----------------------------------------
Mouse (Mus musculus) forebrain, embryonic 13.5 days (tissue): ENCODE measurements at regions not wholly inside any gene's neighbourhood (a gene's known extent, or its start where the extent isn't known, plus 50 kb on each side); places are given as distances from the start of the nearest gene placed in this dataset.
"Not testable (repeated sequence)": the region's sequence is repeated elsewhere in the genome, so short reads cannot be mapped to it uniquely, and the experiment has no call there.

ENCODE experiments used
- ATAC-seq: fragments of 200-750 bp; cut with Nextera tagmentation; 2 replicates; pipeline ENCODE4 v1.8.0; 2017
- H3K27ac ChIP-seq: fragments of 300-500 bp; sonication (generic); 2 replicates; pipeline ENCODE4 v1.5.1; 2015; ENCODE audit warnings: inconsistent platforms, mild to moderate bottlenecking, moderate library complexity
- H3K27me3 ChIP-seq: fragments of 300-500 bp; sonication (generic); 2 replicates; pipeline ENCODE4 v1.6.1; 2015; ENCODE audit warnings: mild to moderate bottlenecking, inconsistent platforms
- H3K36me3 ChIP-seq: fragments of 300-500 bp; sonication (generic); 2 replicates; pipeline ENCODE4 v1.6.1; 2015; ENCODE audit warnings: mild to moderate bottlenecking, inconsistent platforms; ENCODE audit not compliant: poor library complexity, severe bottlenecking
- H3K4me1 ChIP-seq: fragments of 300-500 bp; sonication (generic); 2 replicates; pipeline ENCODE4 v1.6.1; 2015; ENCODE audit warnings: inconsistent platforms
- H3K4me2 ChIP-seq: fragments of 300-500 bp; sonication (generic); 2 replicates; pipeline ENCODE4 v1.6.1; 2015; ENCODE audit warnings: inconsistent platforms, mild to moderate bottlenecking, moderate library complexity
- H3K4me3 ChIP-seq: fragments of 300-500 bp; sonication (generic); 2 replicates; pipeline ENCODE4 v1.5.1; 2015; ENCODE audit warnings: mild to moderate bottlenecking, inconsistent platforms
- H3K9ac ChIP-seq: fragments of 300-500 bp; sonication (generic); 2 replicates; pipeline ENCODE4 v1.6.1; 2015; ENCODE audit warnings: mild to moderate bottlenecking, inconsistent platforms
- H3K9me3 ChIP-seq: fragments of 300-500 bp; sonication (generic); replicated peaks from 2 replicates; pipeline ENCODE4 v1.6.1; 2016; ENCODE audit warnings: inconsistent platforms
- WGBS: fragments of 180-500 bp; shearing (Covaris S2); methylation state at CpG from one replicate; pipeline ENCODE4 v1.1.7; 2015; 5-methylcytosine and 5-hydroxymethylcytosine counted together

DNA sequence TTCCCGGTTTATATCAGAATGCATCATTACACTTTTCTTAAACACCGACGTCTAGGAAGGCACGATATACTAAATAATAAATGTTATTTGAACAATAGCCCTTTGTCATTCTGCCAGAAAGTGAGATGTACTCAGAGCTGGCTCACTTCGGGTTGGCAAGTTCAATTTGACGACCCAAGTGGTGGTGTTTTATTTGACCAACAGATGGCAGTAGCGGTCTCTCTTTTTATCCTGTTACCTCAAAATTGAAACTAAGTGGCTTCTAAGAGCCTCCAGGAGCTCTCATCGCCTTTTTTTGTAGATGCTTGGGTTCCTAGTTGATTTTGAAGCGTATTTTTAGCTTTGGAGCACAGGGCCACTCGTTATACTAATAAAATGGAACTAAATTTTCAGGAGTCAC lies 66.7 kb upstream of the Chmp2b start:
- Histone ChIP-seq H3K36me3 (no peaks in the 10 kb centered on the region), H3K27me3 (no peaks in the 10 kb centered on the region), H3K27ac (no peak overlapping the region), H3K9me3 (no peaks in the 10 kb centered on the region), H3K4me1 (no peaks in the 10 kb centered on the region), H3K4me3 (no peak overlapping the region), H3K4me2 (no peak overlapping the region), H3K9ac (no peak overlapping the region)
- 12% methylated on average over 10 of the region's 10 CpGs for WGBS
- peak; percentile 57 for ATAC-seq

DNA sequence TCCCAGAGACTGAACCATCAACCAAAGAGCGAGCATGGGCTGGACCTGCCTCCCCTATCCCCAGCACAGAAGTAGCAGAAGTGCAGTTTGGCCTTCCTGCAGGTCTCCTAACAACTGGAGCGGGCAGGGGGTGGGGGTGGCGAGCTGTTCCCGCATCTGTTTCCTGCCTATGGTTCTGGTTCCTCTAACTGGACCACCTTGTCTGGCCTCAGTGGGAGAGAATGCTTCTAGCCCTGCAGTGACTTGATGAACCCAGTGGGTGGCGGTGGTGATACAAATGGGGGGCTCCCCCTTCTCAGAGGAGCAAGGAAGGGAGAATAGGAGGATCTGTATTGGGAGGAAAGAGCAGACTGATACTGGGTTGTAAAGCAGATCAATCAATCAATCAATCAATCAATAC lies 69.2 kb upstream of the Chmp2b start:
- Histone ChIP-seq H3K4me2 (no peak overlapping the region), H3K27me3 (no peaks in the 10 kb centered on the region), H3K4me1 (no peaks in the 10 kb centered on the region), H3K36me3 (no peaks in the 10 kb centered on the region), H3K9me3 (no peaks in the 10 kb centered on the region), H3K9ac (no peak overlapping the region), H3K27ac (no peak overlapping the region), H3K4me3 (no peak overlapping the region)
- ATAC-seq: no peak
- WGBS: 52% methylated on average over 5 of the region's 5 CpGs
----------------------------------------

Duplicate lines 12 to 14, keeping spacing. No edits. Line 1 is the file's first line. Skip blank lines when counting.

- H3K9me3 ChIP-seq: fragments of 300-500 bp; sonication (generic); replicated peaks from 2 replicates; pipeline ENCODE4 v1.6.1; 2016; ENCODE audit warnings: inconsistent platforms
- WGBS: fragments of 180-500 bp; shearing (Covaris S2); methylation state at CpG from one replicate; pipeline ENCODE4 v1.1.7; 2015; 5-methylcytosine and 5-hydroxymethylcytosine counted together

DNA sequence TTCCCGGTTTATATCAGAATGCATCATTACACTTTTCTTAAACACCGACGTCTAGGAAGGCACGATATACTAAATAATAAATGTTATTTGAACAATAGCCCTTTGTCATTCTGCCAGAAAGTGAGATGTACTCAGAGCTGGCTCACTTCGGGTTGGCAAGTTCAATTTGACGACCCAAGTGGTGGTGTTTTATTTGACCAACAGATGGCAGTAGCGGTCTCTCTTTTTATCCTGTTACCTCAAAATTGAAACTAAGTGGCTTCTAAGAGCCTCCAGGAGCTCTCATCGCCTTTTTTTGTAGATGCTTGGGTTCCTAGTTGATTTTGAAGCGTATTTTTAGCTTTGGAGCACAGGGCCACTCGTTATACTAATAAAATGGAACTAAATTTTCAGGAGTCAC lies 66.7 kb upstream of the Chmp2b start: